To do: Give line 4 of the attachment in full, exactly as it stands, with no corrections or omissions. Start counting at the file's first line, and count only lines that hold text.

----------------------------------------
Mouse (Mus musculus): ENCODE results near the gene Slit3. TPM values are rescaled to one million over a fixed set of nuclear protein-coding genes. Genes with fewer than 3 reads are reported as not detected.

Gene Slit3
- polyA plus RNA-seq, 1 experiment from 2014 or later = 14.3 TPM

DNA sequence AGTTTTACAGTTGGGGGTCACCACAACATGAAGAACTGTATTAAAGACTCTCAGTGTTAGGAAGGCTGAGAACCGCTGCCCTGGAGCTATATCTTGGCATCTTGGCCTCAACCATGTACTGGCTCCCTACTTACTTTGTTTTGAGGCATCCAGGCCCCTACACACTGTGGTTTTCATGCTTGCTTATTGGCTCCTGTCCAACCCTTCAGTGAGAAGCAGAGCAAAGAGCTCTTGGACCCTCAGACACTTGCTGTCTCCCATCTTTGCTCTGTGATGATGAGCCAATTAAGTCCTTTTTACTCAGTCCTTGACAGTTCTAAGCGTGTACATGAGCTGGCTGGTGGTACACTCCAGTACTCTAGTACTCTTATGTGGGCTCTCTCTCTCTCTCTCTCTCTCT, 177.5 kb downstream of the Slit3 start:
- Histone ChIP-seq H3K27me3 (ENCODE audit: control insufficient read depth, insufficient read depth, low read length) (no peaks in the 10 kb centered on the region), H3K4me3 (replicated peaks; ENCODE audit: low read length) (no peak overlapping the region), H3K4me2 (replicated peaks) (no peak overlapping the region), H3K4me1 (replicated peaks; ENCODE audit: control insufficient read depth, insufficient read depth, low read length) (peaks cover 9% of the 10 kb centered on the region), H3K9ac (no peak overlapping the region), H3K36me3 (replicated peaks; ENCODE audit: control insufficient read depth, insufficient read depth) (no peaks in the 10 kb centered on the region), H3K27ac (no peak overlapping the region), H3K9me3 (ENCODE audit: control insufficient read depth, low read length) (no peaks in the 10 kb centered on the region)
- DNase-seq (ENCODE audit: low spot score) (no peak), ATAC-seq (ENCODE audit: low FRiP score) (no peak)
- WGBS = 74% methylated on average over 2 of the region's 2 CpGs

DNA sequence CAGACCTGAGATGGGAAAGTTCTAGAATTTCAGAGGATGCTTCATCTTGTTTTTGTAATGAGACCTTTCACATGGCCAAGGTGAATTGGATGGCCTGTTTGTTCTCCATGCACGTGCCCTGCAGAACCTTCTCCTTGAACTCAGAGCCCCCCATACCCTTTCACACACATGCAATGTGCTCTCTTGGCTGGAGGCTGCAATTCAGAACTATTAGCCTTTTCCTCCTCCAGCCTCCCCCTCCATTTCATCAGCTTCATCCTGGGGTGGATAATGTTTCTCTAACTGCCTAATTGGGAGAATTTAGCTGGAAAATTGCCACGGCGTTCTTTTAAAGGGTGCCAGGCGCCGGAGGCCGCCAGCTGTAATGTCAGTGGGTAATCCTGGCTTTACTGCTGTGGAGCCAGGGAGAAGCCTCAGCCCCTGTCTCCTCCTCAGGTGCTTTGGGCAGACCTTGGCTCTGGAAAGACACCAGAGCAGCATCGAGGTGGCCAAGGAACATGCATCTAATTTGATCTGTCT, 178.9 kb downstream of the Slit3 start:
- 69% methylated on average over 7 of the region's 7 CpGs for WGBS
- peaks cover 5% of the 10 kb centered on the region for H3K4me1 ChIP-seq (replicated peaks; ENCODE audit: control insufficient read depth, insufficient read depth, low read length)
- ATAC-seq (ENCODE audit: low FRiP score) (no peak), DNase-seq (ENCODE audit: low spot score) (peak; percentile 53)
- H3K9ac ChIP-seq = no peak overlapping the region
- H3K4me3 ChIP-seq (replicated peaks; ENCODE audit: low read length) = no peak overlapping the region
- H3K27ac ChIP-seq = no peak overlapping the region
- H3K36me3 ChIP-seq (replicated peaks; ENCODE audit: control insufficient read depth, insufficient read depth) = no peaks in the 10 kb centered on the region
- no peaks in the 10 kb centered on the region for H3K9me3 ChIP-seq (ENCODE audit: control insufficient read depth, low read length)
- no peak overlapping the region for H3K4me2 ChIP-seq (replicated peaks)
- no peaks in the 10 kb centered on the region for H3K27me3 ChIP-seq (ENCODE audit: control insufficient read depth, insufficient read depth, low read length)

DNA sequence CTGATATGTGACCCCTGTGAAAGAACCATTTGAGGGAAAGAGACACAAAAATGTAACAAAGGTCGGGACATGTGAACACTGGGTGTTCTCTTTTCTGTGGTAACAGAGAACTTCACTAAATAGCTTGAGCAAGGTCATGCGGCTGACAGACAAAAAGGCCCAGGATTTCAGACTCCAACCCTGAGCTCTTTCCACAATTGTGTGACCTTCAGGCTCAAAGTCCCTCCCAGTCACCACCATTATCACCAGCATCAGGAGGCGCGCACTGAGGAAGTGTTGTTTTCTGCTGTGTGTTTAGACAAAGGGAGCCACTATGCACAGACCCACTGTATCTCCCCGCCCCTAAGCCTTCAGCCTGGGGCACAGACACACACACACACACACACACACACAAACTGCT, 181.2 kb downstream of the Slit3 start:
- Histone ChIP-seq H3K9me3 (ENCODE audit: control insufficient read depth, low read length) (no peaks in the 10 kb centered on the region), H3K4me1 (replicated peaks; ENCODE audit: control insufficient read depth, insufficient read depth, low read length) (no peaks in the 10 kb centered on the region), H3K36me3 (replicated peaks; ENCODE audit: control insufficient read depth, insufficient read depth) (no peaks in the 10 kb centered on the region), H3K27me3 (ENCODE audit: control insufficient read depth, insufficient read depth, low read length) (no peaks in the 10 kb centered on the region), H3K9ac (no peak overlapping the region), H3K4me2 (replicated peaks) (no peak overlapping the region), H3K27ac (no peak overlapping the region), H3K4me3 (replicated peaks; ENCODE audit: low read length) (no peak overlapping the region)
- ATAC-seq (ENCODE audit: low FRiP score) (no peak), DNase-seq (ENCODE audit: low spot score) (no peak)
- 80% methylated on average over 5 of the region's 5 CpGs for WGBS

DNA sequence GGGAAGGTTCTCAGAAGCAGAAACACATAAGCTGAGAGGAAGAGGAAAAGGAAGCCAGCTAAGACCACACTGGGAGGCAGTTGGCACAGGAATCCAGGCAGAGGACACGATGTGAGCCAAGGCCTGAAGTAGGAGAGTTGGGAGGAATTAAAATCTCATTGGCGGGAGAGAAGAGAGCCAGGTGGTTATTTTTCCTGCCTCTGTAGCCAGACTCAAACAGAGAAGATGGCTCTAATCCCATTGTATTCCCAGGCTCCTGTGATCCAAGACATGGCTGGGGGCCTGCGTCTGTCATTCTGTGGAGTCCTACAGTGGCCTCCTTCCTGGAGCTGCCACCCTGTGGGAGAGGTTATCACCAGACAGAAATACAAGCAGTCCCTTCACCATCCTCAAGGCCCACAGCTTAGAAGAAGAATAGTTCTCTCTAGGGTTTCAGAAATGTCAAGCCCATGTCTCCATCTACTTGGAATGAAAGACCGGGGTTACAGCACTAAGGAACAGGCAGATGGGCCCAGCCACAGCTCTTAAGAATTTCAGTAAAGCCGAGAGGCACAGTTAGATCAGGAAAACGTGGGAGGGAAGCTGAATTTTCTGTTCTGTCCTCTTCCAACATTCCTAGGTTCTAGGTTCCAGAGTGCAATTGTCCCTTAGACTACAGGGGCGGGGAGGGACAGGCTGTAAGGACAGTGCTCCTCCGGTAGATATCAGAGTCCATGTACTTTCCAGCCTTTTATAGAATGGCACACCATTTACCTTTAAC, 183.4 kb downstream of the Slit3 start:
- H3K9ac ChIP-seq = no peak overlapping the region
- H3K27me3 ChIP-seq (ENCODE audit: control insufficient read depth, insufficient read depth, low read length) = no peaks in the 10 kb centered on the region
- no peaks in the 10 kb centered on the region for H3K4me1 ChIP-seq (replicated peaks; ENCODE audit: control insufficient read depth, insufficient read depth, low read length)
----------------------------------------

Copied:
DNA sequence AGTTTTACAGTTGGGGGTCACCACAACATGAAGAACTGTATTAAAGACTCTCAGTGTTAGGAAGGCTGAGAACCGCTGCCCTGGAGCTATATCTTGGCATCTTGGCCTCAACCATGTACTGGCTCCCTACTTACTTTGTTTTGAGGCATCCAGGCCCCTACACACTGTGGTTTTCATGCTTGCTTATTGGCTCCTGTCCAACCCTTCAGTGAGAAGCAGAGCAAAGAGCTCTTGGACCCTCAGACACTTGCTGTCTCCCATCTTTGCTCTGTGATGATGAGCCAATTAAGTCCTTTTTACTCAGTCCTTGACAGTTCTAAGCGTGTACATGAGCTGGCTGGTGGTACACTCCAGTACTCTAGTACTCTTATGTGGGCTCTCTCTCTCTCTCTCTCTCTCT, 177.5 kb downstream of the Slit3 start: